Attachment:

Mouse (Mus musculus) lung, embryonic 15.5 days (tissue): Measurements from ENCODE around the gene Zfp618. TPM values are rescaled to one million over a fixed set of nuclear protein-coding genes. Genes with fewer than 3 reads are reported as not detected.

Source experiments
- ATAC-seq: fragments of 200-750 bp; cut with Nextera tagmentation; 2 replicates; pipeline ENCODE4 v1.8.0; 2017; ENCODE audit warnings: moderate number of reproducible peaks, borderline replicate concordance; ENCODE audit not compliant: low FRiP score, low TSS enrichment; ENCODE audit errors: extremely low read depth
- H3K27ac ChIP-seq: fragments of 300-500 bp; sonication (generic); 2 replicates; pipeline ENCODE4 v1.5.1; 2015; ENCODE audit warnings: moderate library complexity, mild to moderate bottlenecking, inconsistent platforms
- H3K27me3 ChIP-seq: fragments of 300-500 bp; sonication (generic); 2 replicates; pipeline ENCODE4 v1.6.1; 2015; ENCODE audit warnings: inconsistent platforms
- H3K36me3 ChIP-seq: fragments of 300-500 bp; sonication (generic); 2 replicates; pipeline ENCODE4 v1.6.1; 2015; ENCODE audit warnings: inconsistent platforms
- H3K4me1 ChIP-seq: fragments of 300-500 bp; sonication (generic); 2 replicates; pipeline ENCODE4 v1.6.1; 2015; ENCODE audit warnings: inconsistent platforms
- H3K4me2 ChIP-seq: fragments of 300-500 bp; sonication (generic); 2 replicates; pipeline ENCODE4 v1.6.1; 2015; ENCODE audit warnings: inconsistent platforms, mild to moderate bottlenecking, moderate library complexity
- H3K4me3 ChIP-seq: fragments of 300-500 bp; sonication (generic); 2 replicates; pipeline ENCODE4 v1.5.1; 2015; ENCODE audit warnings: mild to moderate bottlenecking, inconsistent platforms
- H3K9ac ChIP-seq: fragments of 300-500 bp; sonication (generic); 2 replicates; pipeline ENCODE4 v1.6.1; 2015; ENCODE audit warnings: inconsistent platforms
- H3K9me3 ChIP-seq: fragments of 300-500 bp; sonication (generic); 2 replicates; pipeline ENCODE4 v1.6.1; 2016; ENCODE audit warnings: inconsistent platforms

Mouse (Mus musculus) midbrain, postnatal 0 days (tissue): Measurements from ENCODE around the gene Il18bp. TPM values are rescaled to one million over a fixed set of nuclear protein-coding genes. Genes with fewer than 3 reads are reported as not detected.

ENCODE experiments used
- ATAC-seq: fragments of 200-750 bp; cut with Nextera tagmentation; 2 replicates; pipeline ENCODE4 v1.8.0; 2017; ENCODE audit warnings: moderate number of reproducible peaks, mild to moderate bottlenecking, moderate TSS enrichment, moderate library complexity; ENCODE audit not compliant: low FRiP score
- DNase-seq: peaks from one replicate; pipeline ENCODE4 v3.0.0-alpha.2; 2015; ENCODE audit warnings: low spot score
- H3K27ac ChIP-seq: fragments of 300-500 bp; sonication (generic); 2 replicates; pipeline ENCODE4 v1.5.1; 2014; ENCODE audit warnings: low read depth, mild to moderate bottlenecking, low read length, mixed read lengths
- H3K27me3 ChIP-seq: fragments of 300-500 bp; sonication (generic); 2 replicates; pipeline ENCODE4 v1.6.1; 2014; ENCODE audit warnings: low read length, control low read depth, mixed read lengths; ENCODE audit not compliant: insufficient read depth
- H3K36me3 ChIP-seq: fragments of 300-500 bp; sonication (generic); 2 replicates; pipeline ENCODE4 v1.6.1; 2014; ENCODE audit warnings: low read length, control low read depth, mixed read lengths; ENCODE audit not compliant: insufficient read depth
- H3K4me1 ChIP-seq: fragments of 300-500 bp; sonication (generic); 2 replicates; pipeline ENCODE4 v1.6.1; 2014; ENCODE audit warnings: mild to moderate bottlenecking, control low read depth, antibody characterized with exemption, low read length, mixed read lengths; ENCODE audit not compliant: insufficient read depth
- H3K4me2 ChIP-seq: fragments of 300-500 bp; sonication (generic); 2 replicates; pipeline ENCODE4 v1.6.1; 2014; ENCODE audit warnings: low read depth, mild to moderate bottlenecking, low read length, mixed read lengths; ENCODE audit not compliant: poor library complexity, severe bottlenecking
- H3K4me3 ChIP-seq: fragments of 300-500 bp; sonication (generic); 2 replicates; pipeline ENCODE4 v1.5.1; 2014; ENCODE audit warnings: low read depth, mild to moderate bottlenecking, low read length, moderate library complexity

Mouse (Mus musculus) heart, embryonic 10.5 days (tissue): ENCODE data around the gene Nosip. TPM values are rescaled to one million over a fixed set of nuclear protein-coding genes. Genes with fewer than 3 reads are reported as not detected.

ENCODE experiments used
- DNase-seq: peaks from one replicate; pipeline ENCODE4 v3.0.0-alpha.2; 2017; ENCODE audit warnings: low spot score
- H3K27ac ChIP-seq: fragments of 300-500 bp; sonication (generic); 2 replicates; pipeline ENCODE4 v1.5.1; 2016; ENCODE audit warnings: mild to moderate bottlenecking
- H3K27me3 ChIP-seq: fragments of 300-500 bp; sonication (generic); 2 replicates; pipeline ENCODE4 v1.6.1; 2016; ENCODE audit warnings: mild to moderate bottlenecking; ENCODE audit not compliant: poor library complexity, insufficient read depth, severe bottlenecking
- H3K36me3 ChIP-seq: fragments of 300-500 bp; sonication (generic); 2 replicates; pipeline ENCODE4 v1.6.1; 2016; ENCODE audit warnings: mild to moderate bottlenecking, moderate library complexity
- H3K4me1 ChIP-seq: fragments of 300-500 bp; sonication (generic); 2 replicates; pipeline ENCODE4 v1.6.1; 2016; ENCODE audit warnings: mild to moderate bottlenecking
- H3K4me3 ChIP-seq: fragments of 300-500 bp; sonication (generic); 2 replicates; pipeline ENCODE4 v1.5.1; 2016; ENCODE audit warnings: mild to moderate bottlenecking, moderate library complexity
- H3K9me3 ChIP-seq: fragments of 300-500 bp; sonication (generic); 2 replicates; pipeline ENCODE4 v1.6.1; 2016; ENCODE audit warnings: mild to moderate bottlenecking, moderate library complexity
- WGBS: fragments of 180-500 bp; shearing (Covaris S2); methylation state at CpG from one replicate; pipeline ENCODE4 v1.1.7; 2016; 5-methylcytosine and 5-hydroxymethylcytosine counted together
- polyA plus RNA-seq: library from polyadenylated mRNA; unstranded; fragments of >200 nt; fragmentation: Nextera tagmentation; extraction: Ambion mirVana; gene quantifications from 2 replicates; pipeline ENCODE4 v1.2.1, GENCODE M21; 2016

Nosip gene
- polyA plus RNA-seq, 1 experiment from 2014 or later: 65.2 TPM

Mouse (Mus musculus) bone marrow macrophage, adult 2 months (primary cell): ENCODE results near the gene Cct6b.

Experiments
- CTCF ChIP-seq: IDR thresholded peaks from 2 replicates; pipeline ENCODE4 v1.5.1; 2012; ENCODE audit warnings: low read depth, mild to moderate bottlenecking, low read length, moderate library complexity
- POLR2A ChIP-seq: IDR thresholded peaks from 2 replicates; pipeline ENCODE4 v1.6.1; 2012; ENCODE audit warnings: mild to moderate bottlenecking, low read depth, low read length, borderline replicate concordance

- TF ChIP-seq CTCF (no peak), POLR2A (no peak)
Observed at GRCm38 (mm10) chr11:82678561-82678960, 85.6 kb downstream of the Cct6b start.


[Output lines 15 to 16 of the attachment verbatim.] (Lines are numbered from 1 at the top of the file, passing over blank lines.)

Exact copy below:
- DNase-seq: peaks from one replicate; pipeline ENCODE4 v3.0.0-alpha.2; 2015; ENCODE audit warnings: low spot score
- H3K27ac ChIP-seq: fragments of 300-500 bp; sonication (generic); 2 replicates; pipeline ENCODE4 v1.5.1; 2014; ENCODE audit warnings: low read depth, mild to moderate bottlenecking, low read length, mixed read lengths